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Tuesday, 23rd April 2024
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Property Tax Measures Back  
The Minister’s attack on reverse premiums and on VAT on leases overshadows a large number of property provisions in the Finance Bill. Increasingly tax incentives for property are curtailed, and tax obstacles to property transactions remain.
Reverse premium
The Finance Bill has imposed a charge to tax on the payment of a reverse premium in a property transaction. It treats it as if it were a payment of rent. A reverse premium could be described as a premium paid by the present owner of property to a prospective owner. It is usually paid by a landlord to induce a tenant to take on a lease. In some cases the reverse premium may reflect the market power of a would-be tenant eg an anchor tenant in a development, or it may reflect the fact that the rents proposed exceed market rates.

When the Minister first announced this idea it was stated that it was with a view to bringing about symmetry between the treatment of the reverse premium as a tax-deductible expense, and its treatment in the hands of the recipient. In many instances a reverse premium was not liable to tax in the hands of the recipient. What the Minister has done is to make sure that it is taxable in the hands of all recipients.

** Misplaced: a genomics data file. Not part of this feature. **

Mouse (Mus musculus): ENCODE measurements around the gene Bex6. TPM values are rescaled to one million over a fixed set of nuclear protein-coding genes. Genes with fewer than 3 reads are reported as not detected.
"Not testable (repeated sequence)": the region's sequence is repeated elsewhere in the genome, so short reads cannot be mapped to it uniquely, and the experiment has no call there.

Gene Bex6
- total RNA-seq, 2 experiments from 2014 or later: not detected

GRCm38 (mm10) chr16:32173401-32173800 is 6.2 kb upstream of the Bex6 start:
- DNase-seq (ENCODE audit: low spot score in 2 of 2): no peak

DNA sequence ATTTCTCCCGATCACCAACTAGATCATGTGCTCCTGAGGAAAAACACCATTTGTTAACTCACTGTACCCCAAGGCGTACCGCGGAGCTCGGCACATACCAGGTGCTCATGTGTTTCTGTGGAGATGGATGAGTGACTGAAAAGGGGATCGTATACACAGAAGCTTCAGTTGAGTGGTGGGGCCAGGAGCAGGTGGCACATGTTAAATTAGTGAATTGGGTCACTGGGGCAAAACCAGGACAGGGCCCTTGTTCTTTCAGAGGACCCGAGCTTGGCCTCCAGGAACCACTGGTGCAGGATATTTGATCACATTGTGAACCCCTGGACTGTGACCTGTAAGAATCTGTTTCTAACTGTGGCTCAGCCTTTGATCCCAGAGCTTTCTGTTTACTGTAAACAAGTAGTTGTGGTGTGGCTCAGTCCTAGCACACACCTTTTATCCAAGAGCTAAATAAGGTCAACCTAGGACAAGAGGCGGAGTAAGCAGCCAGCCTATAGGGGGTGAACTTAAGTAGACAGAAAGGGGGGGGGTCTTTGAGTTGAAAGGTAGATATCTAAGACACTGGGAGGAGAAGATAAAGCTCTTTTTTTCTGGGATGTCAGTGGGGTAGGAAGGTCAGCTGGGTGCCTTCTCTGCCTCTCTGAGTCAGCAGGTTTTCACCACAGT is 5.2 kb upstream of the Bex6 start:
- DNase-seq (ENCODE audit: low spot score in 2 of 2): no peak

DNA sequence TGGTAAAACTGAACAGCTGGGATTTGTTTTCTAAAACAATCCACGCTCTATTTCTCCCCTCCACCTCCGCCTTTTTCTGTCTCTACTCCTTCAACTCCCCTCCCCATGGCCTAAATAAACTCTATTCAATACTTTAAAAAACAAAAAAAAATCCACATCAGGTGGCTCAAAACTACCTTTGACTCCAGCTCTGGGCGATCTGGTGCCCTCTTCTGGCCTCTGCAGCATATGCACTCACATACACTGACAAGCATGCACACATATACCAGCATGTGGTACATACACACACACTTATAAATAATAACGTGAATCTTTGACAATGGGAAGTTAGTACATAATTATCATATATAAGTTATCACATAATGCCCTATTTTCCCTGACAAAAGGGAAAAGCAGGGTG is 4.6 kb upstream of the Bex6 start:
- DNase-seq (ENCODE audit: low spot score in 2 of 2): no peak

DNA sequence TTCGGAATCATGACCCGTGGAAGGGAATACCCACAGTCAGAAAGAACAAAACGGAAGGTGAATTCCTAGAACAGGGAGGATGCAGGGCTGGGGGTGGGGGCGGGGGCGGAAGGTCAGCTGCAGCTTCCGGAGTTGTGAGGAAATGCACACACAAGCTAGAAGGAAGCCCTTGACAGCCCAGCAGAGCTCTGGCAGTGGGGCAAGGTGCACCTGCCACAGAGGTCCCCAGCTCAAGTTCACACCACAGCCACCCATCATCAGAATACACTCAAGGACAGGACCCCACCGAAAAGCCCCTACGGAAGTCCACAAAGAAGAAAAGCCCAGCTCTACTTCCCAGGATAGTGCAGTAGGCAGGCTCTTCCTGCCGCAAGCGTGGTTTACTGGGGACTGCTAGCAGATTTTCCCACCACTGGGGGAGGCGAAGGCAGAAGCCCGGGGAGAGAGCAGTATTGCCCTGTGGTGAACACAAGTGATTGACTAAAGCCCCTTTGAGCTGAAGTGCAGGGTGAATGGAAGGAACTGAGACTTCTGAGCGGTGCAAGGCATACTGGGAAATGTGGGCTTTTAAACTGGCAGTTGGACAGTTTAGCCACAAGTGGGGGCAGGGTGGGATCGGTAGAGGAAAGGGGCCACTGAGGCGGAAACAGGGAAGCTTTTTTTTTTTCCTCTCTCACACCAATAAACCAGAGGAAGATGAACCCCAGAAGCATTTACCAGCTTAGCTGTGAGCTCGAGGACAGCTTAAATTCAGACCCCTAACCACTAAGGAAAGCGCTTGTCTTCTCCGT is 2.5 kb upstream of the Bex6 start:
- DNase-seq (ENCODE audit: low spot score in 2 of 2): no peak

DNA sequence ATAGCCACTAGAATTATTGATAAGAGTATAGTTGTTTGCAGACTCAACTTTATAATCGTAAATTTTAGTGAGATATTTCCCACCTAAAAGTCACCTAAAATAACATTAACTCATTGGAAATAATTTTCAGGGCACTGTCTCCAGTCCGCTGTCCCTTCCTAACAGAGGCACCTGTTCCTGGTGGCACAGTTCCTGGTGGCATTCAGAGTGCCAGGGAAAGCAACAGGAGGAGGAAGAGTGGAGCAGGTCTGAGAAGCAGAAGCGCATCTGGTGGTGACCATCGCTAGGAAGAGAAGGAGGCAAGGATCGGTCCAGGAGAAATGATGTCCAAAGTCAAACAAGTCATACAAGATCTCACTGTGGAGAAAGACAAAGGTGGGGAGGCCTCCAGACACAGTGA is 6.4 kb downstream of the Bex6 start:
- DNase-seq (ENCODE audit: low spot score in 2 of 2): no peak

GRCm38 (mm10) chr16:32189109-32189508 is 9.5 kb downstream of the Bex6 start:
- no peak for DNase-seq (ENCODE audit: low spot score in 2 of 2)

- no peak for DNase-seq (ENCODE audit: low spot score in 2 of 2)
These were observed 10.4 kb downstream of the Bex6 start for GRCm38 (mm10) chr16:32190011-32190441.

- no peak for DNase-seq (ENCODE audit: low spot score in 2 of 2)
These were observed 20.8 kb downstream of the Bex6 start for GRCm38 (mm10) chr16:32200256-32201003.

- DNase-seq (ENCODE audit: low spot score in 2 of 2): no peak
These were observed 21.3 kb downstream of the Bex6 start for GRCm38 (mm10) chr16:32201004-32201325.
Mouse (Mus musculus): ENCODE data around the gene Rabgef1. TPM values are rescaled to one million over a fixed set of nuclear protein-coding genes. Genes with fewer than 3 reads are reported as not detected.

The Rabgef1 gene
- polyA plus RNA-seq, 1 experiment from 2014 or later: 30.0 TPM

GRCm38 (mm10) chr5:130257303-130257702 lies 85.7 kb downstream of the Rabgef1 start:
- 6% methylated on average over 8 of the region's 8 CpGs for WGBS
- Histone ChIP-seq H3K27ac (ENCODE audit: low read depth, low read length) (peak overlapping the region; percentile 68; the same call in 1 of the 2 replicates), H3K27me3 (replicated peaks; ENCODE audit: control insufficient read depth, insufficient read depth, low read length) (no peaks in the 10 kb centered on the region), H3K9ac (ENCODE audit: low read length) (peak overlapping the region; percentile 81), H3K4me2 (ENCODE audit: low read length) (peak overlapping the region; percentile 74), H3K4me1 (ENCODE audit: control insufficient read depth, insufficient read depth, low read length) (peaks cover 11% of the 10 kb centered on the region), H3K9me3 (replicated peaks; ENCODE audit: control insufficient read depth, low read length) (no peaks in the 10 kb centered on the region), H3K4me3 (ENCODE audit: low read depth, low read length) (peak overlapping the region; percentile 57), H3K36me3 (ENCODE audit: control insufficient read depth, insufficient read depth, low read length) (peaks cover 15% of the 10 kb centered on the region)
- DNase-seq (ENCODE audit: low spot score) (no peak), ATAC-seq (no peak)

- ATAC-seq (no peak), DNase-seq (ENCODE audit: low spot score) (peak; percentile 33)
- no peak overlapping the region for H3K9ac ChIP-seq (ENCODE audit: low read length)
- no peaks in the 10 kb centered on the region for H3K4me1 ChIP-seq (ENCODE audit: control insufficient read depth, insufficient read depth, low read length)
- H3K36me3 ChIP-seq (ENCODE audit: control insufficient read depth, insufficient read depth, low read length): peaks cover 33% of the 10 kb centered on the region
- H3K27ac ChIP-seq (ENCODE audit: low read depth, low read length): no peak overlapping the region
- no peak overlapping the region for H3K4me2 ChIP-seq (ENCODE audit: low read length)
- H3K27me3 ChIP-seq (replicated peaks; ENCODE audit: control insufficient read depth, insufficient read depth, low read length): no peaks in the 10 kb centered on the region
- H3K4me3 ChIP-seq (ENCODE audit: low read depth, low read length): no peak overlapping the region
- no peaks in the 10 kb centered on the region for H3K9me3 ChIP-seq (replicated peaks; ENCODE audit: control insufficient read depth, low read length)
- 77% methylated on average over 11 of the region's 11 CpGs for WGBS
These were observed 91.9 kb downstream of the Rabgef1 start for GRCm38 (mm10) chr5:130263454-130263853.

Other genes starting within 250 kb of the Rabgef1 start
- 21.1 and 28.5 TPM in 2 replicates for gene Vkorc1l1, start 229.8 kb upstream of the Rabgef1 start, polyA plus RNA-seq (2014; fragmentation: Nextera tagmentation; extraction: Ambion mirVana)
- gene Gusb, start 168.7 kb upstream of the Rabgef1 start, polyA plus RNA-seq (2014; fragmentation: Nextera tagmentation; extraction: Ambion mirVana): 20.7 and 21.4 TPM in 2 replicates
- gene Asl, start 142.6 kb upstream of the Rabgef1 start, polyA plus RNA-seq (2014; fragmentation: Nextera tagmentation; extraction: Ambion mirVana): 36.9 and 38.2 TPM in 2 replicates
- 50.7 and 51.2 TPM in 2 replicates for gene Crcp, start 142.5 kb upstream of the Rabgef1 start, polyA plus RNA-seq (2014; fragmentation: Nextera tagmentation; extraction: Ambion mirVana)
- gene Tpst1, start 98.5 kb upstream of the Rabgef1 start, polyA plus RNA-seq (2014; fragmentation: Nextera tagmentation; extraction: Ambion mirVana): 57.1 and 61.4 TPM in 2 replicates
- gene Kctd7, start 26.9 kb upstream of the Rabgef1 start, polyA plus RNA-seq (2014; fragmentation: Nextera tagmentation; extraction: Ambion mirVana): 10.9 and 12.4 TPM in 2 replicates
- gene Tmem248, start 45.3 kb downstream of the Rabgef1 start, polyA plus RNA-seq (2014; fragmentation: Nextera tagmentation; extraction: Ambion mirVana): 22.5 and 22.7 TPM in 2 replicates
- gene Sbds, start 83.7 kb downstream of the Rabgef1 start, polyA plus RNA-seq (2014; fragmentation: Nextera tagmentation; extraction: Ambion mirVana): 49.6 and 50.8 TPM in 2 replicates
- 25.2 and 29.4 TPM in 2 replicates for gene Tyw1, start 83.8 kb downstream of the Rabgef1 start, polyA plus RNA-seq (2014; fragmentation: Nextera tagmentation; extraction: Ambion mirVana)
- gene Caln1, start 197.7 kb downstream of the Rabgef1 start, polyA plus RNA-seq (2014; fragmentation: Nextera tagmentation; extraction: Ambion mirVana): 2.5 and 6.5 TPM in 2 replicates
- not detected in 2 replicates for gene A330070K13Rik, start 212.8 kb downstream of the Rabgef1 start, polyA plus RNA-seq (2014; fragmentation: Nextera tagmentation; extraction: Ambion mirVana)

But this does not achieve symmetry. Where a reverse premium is not paid in the course of a trade or profession there is no tax deduction for it. A straightforward landlord who is not a dealer in property would not obtain a deduction for a reverse premium. The Minister has not thought about symmetry. He has just changed the asymmetry to favour the Revenue Commissioners.
Generally a reverse premium will in future be taxed as if it were rent. However if it is received by a person in the course of a trade or profession it will be treated as trading or professional income. It is quite important that it should be trading or professional income rather than rental income, since in the hands of the company rental income is chargeable to tax at 25 per cent (in contrast to the 16 per cent rate applying to trades) and may be subject to a further surcharge if it is a close company that would bring the effective tax charge up to 40 per cent.

By making a reverse premium taxable in all circumstances, but tax deductible in some only, the Minister may have sounded the death knell to the reverse premium. It is a pity he did not do what he originally said he would, ie bring about complete symmetry and therefore not only make the reverse premium taxable in all circumstances, but also tax deductible in all circumstances.